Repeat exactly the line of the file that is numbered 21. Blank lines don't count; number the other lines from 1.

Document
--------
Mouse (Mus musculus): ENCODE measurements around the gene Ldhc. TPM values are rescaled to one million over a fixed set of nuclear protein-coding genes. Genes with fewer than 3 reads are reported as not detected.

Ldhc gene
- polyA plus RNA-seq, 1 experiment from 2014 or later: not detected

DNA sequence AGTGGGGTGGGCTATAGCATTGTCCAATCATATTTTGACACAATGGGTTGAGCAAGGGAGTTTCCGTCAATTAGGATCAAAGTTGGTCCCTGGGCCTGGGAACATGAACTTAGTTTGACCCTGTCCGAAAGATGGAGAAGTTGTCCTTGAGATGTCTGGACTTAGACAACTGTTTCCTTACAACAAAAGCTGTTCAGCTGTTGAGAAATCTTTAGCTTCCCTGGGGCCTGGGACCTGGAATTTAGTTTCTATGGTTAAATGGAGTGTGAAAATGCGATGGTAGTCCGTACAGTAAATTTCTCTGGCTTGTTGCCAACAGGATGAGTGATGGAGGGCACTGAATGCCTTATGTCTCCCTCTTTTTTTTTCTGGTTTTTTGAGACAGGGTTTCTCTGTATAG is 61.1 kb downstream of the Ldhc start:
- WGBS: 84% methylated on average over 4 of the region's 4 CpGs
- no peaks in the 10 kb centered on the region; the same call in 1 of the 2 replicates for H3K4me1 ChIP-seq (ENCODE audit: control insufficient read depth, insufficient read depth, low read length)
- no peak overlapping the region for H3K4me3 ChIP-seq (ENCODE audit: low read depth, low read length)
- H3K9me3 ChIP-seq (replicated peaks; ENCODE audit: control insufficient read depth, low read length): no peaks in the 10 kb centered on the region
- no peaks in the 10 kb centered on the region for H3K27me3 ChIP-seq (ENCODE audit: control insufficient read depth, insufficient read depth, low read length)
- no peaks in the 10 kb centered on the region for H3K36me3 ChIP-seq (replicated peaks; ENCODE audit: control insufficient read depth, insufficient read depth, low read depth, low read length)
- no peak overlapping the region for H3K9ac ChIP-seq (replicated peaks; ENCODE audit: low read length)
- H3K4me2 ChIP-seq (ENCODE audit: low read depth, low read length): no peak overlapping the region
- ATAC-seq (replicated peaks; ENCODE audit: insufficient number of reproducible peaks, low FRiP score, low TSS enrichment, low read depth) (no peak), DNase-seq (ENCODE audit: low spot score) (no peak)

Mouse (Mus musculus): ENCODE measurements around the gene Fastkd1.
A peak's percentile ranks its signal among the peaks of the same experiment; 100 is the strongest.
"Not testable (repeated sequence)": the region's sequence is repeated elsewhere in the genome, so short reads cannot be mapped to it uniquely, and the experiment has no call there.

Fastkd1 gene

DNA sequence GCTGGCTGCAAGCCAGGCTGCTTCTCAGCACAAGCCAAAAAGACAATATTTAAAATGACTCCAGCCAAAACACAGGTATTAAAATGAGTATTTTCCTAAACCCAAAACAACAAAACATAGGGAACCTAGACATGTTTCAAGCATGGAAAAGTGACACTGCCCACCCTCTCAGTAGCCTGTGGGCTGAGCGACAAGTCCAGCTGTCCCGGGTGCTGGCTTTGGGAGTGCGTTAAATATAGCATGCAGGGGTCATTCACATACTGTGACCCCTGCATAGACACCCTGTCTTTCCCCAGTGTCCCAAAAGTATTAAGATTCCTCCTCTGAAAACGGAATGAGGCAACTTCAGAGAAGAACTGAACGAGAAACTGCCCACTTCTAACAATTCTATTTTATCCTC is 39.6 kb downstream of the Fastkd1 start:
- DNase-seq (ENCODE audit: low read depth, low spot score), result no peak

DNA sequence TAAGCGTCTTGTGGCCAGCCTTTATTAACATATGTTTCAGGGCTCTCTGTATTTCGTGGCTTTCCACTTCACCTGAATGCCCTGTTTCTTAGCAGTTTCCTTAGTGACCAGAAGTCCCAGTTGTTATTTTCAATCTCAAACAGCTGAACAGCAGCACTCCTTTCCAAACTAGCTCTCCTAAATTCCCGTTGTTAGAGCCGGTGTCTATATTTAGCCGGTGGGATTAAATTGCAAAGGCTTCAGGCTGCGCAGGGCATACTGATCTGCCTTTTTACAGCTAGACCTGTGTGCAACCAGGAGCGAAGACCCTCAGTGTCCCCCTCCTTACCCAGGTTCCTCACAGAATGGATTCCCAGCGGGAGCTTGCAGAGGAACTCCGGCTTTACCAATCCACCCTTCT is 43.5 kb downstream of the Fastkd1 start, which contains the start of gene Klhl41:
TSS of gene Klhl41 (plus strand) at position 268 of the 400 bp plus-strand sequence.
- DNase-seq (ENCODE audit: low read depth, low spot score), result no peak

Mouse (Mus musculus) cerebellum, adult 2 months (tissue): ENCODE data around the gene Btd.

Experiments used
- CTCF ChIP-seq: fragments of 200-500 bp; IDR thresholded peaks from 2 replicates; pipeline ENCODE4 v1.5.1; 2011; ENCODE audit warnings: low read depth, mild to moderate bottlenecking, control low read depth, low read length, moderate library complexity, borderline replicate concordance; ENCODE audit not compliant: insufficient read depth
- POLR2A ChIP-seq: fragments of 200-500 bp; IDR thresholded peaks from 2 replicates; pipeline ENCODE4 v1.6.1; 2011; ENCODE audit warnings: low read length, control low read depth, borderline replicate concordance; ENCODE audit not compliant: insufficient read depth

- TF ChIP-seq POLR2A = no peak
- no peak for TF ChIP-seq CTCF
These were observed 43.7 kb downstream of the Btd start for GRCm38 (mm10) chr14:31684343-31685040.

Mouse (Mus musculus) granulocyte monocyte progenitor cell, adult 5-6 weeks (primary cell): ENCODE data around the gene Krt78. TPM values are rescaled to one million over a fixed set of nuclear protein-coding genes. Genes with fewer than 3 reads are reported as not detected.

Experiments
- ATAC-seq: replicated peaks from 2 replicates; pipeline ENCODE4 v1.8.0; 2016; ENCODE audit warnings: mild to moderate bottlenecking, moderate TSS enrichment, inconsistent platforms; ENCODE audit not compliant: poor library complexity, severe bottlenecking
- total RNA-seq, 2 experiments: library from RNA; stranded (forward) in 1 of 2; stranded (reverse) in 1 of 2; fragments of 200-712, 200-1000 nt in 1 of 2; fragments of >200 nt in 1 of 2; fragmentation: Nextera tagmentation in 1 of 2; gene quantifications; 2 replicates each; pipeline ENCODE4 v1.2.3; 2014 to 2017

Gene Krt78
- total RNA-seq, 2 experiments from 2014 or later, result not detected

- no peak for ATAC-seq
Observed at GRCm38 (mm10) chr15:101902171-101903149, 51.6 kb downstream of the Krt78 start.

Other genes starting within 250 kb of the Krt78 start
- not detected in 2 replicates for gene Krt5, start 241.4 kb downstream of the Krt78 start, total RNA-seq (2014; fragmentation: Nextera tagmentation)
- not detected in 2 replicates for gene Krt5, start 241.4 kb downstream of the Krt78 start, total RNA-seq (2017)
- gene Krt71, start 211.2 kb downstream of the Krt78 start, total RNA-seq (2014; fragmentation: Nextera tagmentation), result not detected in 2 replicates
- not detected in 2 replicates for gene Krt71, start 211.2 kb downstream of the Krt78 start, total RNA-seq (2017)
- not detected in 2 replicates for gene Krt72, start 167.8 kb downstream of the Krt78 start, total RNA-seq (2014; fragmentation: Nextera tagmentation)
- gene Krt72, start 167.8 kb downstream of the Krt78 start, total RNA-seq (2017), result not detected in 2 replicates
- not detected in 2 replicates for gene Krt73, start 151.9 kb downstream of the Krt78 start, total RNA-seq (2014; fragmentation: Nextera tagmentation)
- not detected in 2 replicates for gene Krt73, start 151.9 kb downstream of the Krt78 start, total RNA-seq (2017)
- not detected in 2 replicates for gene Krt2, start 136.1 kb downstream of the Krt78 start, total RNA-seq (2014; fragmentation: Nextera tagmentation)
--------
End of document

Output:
TSS of gene Klhl41 (plus strand) at position 268 of the 400 bp plus-strand sequence.